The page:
The merged entity will be part of the new International Sustainability Standards Board (ISSB), announced by the International Financial Reporting Standards (IFRS) foundation in November last year in an attempt to develop a “comprehensive global baseline of high-quality sustainability disclosure standards”.
From a company-specific view, several challenges act as roadblocks to efficient ESG reporting, such as lack of access to relevant expertise, limited subject knowledge within organisations, limited access to tools and methodologies to capture and report on ESG metrics and the risk of an adverse impact on reputation if disclosed information is misrepresented.
Inconsistent data from multiple sources prevent integration of ESG into the investment process
Another deterrent is lack of targeted incentives or key performance indicators (KPIs) for management and workforce to take on additional burdens tied to the organisation’s ESG strategy.
Further, information regarding ESG performance is primarily self-reported. In larger companies with more resources at their disposal for ESG reporting, reporting may be more comprehensive as compared to smaller companies.
For investors, inconsistent data coming from multiple sources prevent integration of ESG into their investment processes. The flood of ESG investment products in financial markets, each with overlapping definitions, can have further adverse effects – confusion among investors and a higher risk of “greenwashing”, or using misleading claims to make an investment appear ESG-compliant.
ESG ratings are an important source of information for investors but come with caveats. ESG ratings are measured differently across agencies and so can be an inconsistent measure of performance. Ratings by different agencies can vary widely for the same company.
The key material issues, the weightages given to those metrics and the algorithms used to arrive at ESG scores vary widely between ratings providers. Further issues to be resolved include setting definitions for specific ESG rating products.
There is also the potential conflict of interest that can arise due to many of the ESG ratings providers also being credit rating agencies for companies. With the growing influence of ratings on investment decision-making, regulatory and legislative focus on these products is going to increase.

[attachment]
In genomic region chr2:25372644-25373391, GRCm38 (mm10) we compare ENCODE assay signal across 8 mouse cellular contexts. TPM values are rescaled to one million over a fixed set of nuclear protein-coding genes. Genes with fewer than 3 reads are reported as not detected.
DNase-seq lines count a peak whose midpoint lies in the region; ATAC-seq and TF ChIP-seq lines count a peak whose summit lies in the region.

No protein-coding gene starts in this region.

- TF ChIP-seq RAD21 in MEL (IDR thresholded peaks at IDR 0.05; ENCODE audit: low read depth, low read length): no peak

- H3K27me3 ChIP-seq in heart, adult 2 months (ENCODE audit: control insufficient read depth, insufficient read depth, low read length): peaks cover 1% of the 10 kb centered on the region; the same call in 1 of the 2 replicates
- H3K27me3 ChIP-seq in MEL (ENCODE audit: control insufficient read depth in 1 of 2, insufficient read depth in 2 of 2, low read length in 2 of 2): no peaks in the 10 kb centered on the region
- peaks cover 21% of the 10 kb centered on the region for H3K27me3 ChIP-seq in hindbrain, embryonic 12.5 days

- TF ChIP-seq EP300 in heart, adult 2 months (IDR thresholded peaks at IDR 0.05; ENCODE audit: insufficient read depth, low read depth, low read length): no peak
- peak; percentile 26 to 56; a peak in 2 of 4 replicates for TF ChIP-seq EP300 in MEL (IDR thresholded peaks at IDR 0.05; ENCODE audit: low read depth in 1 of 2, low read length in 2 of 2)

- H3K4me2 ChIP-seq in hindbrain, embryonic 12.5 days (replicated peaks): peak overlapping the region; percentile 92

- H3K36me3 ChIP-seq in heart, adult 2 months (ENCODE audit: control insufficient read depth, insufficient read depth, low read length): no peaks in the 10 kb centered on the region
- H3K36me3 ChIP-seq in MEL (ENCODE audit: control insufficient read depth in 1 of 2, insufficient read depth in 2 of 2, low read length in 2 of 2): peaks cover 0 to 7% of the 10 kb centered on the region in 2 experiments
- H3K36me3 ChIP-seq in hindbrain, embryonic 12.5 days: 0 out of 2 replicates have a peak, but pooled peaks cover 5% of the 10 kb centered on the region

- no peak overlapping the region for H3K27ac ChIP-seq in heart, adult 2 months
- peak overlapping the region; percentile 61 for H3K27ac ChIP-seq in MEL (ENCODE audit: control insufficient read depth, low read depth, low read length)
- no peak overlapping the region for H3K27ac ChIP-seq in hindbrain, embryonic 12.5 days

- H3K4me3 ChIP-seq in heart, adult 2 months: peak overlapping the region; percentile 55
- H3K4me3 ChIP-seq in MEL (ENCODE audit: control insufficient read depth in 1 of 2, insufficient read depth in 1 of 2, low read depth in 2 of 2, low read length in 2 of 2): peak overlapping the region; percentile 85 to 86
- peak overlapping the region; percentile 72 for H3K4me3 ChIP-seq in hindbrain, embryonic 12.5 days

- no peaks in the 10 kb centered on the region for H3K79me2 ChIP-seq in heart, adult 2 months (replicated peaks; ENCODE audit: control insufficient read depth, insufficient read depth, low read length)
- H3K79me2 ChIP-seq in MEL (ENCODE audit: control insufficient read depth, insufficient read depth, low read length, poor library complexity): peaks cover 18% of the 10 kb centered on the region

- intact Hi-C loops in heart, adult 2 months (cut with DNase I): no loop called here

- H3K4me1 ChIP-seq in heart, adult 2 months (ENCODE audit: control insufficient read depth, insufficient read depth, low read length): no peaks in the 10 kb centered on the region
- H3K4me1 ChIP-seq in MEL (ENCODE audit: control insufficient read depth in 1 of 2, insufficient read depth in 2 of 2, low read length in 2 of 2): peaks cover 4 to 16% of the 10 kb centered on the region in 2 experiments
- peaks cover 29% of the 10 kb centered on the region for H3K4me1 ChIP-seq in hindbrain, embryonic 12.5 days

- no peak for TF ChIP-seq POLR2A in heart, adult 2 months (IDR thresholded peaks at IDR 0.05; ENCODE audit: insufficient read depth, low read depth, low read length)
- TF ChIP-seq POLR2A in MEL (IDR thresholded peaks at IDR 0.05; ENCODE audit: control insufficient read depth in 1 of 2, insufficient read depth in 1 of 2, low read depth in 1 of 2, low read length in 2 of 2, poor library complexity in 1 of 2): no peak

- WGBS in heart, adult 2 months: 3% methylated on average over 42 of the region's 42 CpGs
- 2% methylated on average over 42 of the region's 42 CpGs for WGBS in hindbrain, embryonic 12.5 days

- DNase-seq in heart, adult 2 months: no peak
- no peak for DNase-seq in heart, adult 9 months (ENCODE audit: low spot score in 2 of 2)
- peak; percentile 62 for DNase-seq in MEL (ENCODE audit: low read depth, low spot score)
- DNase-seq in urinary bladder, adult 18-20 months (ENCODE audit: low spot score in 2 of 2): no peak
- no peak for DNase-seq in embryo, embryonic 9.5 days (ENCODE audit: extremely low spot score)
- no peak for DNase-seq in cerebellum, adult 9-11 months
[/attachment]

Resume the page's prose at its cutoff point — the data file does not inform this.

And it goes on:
The consultation paper recently floated by the Security and Exchange Board of India (SEBI) on regulation of ESG ratings and data providers in India is an important first step. The paper, among the first of its kind in the world, identifies several issues with the current ecosystem for ESG ratings and other related products.
Some proposed regulations include: mandating only SEBI accredited ESG rating providers (ERPs) to provide ESG ratings and data products; only credit rating agencies (CRAs) and research analysts registered with SEBI being eligible for accreditation as an ERP; standardising symbols and ESG rating scales; providing transparency of rating methodology; and putting in place internal controls, robust due diligence mechanisms and proper ratings processes.
Shareholder activism on ESG issues also will continue to grow
Several of its recommendations point in the right direction but SEBI may need to recognise the dynamic nature of ESG and not stifle the growing industry with overly restrictive regulations.
As global best practices in sustainability reporting emerge, as consensus grows around what needs to be reported by a company and as the definition of materiality for every sector is universally accepted, companies and investors alike will be able to better decipher the regulators’ guiding documents.
In India, as the institutional investor community slowly but steadily realises the importance of ESG, shareholder activism on ESG issues also will continue to grow.
Further, as organisations build in understanding of ESG risks and opportunities and link ESG into overall strategy, they will be more equipped to recognise, measure and report on ESG metrics. A key deliverable for companies will be to learn from industry peers who are leading on ESG reporting and to imbibe the culture of linking the non-financial and financial aspects of business.
Shantanu Srivastava is an energy finance analyst at the Institute for Energy Economics and Financial Analysis (IEEFA).